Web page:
Acadian-Appalachian Conifer Seepage Forest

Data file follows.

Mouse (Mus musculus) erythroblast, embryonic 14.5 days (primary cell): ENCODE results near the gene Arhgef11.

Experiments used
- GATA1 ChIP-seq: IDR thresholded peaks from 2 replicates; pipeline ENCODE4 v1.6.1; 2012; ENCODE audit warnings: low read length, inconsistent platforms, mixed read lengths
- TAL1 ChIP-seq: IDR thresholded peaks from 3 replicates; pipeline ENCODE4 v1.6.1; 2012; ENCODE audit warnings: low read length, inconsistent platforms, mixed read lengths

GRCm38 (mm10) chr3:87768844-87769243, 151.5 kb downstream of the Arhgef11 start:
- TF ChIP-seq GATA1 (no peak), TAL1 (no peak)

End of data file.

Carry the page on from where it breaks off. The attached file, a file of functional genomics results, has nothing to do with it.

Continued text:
These cedar and spruce forests are found in the colder portions of the Northern Appalachian and Acadian regions. They occur on gentle to moderate slopes, often adjacent to (but above) drainage channels, in settings where groundwater seepage provides constant moisture. Northern white-cedar and red spruce, often mixed, are the typical dominants; some areas may have deciduous trees including paper birch mixed in. The sloping ground is kept wet by constant seepage of cool groundwater. Dense herbs and mosses carpet the forest floor. Typical herbs include common boreal forest species such as yellow bluebead lily, twinflower, and mountain sorrel, as well as less common species such as naked miterwort, blunt-leaf orchid, robin-run-away, and sidebells. For more information, see NatureServe Explorer.

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